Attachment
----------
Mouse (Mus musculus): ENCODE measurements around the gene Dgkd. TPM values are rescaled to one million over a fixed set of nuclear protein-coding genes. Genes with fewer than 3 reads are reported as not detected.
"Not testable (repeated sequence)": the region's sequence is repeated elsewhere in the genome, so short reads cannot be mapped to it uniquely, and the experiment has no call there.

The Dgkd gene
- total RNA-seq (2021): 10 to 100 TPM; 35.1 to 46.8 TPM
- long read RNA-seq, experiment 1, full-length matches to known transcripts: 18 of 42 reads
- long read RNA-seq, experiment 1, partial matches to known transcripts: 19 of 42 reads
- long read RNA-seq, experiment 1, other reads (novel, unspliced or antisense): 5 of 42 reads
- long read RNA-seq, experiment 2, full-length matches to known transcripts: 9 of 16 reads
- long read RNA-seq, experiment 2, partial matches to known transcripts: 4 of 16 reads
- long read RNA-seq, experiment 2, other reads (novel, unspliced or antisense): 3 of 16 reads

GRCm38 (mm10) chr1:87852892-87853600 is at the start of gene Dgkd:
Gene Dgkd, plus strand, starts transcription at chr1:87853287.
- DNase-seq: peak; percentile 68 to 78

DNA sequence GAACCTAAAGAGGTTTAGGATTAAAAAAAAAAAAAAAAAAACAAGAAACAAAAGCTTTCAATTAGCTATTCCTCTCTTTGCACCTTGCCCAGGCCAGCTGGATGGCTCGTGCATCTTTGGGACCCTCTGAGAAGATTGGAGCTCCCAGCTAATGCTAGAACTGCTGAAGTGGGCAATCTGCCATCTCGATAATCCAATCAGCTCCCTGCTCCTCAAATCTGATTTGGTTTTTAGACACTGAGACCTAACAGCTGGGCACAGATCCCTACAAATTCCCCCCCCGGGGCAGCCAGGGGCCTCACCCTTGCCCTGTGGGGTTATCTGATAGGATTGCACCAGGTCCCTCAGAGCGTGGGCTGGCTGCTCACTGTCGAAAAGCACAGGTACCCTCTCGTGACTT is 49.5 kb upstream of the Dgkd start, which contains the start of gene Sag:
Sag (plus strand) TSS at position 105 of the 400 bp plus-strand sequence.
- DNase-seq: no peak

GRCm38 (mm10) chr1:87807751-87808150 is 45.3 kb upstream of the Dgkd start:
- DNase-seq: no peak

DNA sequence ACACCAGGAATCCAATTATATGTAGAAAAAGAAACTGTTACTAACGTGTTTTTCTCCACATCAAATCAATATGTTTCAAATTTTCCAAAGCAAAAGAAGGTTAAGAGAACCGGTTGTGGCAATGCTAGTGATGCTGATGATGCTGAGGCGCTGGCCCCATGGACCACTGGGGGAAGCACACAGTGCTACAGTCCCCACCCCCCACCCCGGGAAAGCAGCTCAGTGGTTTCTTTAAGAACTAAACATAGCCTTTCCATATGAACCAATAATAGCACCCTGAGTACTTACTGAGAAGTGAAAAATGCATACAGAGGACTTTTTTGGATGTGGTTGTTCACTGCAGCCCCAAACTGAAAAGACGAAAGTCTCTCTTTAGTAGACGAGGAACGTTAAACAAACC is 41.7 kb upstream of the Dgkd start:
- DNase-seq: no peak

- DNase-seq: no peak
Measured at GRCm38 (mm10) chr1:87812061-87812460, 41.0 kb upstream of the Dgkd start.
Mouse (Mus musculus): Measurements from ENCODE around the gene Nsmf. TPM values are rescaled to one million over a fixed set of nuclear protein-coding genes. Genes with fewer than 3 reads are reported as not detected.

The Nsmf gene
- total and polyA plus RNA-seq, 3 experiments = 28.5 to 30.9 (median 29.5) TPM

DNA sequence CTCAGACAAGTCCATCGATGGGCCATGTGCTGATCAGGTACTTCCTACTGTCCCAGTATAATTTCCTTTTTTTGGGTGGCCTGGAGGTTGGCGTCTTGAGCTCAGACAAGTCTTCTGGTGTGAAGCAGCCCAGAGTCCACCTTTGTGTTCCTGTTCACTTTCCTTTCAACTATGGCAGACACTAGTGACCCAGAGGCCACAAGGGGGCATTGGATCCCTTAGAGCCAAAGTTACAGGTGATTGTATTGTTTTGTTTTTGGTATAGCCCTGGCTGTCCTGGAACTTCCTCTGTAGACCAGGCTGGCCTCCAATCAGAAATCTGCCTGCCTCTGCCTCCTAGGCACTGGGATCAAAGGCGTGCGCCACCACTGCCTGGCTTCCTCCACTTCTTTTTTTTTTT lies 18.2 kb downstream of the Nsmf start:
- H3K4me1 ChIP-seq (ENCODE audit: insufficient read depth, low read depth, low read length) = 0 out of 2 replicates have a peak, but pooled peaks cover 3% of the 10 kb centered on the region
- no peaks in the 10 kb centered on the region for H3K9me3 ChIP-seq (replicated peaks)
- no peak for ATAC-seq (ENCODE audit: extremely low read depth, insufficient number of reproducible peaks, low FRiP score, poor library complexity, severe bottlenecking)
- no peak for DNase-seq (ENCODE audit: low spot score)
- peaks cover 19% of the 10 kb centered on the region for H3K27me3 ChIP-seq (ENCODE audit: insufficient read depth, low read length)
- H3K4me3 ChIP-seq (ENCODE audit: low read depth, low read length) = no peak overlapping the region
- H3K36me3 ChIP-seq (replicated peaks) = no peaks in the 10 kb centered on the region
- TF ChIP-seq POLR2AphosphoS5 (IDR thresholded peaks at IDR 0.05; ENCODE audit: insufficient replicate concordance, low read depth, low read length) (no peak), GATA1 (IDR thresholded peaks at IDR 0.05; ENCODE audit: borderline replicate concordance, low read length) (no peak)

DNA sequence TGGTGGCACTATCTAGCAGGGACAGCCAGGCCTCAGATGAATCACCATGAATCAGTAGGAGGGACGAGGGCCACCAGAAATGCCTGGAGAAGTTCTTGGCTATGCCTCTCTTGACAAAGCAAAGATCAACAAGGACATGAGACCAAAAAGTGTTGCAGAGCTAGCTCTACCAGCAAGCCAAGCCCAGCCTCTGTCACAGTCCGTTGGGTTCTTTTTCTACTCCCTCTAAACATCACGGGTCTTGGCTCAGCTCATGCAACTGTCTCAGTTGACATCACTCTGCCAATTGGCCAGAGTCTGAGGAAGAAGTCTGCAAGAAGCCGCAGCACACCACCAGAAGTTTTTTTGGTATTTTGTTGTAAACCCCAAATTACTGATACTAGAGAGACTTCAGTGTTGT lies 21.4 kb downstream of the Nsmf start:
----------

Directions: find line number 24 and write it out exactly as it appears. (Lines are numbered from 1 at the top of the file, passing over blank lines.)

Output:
The Nsmf gene